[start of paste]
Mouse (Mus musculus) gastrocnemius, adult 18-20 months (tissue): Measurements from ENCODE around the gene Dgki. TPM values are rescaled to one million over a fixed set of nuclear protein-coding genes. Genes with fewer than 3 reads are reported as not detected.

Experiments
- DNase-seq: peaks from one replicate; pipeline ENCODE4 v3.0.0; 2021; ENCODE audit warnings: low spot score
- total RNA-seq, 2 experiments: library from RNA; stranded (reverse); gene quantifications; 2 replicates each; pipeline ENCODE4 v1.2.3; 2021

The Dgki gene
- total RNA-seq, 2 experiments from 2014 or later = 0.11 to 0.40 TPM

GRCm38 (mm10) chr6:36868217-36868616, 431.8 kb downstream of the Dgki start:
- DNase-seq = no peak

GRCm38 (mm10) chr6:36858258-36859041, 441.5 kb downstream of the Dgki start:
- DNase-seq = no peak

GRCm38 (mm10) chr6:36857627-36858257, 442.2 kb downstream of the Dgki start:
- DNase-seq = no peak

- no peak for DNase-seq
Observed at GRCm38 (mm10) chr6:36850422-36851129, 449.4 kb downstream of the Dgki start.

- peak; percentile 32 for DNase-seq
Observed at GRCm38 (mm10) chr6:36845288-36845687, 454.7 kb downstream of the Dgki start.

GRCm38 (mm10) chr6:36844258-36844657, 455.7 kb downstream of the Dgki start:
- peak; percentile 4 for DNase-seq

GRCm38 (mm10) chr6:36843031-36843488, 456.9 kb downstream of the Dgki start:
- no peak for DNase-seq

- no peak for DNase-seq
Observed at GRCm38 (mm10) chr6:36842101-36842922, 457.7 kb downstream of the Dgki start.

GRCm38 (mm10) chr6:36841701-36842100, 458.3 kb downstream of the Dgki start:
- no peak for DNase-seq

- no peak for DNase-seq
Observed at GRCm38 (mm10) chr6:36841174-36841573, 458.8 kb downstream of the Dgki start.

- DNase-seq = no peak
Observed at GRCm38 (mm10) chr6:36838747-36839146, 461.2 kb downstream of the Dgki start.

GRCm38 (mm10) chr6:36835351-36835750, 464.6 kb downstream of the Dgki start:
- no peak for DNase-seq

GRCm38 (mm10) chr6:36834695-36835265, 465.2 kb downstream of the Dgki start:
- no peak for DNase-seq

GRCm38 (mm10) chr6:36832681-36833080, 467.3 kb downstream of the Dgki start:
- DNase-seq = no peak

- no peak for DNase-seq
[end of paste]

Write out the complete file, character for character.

Mouse (Mus musculus) gastrocnemius, adult 18-20 months (tissue): Measurements from ENCODE around the gene Dgki. TPM values are rescaled to one million over a fixed set of nuclear protein-coding genes. Genes with fewer than 3 reads are reported as not detected.

Experiments
- DNase-seq: peaks from one replicate; pipeline ENCODE4 v3.0.0; 2021; ENCODE audit warnings: low spot score
- total RNA-seq, 2 experiments: library from RNA; stranded (reverse); gene quantifications; 2 replicates each; pipeline ENCODE4 v1.2.3; 2021

The Dgki gene
- total RNA-seq, 2 experiments from 2014 or later = 0.11 to 0.40 TPM

GRCm38 (mm10) chr6:36868217-36868616, 431.8 kb downstream of the Dgki start:
- DNase-seq = no peak

GRCm38 (mm10) chr6:36858258-36859041, 441.5 kb downstream of the Dgki start:
- DNase-seq = no peak

GRCm38 (mm10) chr6:36857627-36858257, 442.2 kb downstream of the Dgki start:
- DNase-seq = no peak

- no peak for DNase-seq
Observed at GRCm38 (mm10) chr6:36850422-36851129, 449.4 kb downstream of the Dgki start.

- peak; percentile 32 for DNase-seq
Observed at GRCm38 (mm10) chr6:36845288-36845687, 454.7 kb downstream of the Dgki start.

GRCm38 (mm10) chr6:36844258-36844657, 455.7 kb downstream of the Dgki start:
- peak; percentile 4 for DNase-seq

GRCm38 (mm10) chr6:36843031-36843488, 456.9 kb downstream of the Dgki start:
- no peak for DNase-seq

- no peak for DNase-seq
Observed at GRCm38 (mm10) chr6:36842101-36842922, 457.7 kb downstream of the Dgki start.

GRCm38 (mm10) chr6:36841701-36842100, 458.3 kb downstream of the Dgki start:
- no peak for DNase-seq

- no peak for DNase-seq
Observed at GRCm38 (mm10) chr6:36841174-36841573, 458.8 kb downstream of the Dgki start.

- DNase-seq = no peak
Observed at GRCm38 (mm10) chr6:36838747-36839146, 461.2 kb downstream of the Dgki start.

GRCm38 (mm10) chr6:36835351-36835750, 464.6 kb downstream of the Dgki start:
- no peak for DNase-seq

GRCm38 (mm10) chr6:36834695-36835265, 465.2 kb downstream of the Dgki start:
- no peak for DNase-seq

GRCm38 (mm10) chr6:36832681-36833080, 467.3 kb downstream of the Dgki start:
- DNase-seq = no peak

- no peak for DNase-seq